The Rosenberg/Sobell rallies in the late 1950s and 1960s shamelessly exploited the Rosenberg sons with show-business sheen and glitz. The music, the oleaginous, oozing sentiments, were a curious mix of hysteria and unctuous self-righteousness personified by Helen Sobell who neglected her own son Mark while travelling around the world being photographed with the likes of Bertrand Russell and Jean-Paul Sartre. The comrades (although not the Rosenbergs’ sons) knew that the Rosenbergs were guilty; in fact they really were innocent because they were guilty. But the level of desperation appeared to an outsider like myself like an unconscious admission of guilt. If they were so certain of the Rosenbergs’ innocence they would not be fainting in the aisles and screaming to the rafters.
What most fascinated me about the party was its overwhelming connection to the Soviet Union, even while it accused anyone who suggested it of McCarthyism and witchhunting. What I witnessed as a teenager convinced me from the beginning that the Rosenbergs and Sobell had given critical information to the Soviet Union. Why wouldn’t they? It would have been the highest honour to help.
Born in New York in 1917, the year of the Russian Revolution, Morton Sobell breathed the air of American communism from birth. His uncles were high up in the party. Louis Pasternak was a courier for the KGB and a member of the American Communist Party’s disciplinary committee.
Julius Rosenberg recruited Sobell in December 1943 to spy for the Soviet Union. Sobell had originally met Rosenberg at City College’s engineering school and belonged to the party’s Steinmetz Society, where many members of the Rosenberg network first marinated their plans. Sobell worked at the Navy Bureau of Ordnance in Washington and went on to join the aircraft and marine engineering section of General Electric. He provided his KGB handler with information about radar, servo-mechanisms, ballistic missile defence systems, and the composition of American military aircraft. While in Washington he had an affair with his future wife Helen while she was married to Casey Gurewitz, a communist functionary. He and Helen married in 1945.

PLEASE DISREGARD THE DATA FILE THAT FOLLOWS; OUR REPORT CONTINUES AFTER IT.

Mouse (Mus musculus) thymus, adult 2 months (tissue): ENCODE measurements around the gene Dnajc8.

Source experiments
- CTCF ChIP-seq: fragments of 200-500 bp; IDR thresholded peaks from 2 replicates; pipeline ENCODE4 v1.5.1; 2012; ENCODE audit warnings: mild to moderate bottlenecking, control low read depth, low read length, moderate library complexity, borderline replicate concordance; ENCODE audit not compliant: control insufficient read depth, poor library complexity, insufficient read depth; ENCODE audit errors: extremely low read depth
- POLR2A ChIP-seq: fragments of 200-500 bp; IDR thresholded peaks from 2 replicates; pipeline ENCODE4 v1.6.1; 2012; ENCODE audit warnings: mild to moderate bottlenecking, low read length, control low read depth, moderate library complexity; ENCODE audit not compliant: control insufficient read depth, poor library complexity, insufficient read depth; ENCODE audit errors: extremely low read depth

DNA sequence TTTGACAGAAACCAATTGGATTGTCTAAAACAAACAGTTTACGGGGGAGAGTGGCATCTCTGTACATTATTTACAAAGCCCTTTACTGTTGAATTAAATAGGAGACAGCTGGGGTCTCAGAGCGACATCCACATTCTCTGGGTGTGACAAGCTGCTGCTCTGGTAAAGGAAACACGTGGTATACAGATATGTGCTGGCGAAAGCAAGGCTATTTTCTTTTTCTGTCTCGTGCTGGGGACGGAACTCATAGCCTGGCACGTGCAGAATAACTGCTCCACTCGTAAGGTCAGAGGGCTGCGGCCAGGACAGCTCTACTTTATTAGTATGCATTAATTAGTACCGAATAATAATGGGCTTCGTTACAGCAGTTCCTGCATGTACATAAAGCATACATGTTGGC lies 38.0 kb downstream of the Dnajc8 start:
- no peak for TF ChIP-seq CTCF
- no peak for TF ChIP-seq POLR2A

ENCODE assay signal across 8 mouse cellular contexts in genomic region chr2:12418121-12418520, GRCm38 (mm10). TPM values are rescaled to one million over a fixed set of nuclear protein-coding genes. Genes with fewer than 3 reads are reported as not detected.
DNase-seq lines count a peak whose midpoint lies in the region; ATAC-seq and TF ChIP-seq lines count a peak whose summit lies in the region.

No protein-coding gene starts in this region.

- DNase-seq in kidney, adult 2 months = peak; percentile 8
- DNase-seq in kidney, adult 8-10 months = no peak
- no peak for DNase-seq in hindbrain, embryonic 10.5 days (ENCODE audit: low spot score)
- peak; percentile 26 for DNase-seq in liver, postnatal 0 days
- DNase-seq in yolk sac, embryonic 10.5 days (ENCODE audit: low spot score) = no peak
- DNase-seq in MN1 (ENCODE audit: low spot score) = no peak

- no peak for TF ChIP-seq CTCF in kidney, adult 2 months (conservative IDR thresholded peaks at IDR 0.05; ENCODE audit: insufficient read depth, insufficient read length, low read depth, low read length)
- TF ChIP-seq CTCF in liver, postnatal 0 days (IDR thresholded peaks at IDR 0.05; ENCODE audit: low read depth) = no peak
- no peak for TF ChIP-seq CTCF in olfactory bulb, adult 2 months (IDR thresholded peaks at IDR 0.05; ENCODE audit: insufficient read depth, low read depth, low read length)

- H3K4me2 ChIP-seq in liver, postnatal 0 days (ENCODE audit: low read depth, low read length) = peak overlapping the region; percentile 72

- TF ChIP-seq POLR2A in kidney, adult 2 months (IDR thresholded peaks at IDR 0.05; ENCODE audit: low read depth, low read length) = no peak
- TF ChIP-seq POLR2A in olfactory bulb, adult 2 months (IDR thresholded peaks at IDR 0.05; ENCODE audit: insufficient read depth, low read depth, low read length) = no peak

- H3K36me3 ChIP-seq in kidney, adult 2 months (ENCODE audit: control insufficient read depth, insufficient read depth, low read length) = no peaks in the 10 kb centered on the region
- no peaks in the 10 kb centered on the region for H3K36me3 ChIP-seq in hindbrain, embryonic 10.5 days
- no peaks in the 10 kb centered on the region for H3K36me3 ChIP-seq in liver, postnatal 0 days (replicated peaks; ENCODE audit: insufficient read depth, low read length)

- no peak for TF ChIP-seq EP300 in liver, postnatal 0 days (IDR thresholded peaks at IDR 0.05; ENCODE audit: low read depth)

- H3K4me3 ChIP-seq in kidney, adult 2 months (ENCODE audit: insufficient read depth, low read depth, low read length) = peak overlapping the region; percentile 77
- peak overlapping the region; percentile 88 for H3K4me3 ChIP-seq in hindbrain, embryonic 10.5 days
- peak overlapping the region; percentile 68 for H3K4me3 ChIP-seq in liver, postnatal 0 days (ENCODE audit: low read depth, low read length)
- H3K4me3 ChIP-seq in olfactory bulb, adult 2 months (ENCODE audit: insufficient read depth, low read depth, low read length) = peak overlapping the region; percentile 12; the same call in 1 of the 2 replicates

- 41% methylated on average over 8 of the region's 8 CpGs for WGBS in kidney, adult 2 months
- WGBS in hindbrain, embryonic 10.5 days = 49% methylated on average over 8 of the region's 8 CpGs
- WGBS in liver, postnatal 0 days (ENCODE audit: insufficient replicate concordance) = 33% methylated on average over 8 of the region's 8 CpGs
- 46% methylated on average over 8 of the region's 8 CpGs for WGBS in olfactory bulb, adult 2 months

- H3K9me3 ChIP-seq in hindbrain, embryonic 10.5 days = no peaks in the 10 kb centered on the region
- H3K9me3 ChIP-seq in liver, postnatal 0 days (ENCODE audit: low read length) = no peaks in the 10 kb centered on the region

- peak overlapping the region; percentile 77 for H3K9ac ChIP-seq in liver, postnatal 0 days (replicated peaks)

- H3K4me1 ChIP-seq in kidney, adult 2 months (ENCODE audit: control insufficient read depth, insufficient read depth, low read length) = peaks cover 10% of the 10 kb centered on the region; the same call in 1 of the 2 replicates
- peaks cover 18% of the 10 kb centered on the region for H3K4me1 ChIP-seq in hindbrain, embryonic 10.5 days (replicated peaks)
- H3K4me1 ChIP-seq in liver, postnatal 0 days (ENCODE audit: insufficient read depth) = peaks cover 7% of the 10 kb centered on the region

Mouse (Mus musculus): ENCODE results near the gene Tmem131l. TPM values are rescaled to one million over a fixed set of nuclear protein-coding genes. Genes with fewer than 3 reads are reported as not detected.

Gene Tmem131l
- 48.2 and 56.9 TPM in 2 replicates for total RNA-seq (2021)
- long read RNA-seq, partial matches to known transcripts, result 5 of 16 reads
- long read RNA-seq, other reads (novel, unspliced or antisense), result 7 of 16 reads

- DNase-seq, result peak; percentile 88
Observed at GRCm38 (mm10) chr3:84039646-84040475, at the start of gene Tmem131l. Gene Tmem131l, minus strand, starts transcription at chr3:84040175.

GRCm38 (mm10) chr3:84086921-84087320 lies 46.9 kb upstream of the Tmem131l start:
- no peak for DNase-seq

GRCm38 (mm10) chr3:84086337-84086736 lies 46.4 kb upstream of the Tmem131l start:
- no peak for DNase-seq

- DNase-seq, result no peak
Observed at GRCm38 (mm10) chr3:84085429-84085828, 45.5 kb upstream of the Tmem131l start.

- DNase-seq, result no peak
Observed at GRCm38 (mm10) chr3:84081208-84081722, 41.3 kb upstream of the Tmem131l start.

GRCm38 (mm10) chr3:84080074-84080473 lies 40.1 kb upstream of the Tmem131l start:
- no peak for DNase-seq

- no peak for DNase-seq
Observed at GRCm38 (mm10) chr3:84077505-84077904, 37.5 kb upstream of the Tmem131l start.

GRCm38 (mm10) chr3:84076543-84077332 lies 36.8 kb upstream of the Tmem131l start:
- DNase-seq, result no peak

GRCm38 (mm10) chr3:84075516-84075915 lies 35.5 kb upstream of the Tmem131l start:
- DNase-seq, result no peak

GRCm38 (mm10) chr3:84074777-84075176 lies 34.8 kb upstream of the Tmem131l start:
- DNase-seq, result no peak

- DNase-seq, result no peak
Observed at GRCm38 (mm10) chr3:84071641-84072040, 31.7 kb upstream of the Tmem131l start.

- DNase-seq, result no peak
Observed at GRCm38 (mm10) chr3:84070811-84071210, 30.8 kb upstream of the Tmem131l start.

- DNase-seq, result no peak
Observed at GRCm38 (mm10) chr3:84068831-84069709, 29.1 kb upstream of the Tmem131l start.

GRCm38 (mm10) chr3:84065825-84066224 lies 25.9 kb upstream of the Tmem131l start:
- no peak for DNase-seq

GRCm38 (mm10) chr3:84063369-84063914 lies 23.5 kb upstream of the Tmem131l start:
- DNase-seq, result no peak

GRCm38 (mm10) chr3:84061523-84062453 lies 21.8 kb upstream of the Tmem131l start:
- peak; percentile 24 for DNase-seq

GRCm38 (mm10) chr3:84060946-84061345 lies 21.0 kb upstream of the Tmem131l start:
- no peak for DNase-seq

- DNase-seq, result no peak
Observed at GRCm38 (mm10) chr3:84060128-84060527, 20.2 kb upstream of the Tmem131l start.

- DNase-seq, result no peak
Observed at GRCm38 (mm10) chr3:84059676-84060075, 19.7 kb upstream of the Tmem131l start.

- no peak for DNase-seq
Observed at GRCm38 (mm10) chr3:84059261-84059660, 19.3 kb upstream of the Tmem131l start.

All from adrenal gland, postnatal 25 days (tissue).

On the night before his arrest, he banged on the door of Mexican Communist Party at midnight in desperation
Sobell kept spying after the war ended. He worked at the Reeves Instrument Corporation on Air Force and Navy contracts and provided a wealth of classified military material. In 1948 he told his friend Max Elitcher, a communist and City College classmate, that he had a canister of 35-millimetre films to deliver to Julius Rosenberg. The information, he said, was too hot to destroy and too dangerous to keep in his house. Elitcher accompanied him on the car ride to deliver the material.
In his 2008 confession, Sobell also disclosed that in 1948 he photocopied hundreds of pages of secret Air Force documents stolen from the safe of Theodore von Karman, a famous aerospace engineer. Sobell, Julius Rosenberg, William Perl and a fourth man spent a weekend photographing the files.
On 15 June, 1950, David Greenglass confessed to espionage and implicated his wife Ruth, his sister Ethel Rosenberg and his brother-in-law Julius. After reading of Greenglass’s arrest, Sobell knew he had to flee. There was no time to apply for a passport. He and Helen boarded a plane for Mexico City with their two young children. In Mexico he tried unsuccessfully to obtain passage to the Soviet Union or Eastern Europe. Many of his comrades had escaped behind the Iron Curtain, but he was acting too late.
He learned on 18 July that Julius Rosenberg had been arrested. Sobell took a plane to the port of Veracruz and registered at a hotel under the name “Morris Sand”. He flew on to Tampico under the name “M. Sand”, and registered there under the name “Marvin Salt”. He returned to Mexico City on 2 August and went to the Soviet and Polish consulates, but inexplicably did not ask for help. He said hello and left. It was a mystery I would explore with him endlessly. “You cannot explain mental confusion,” he said to me.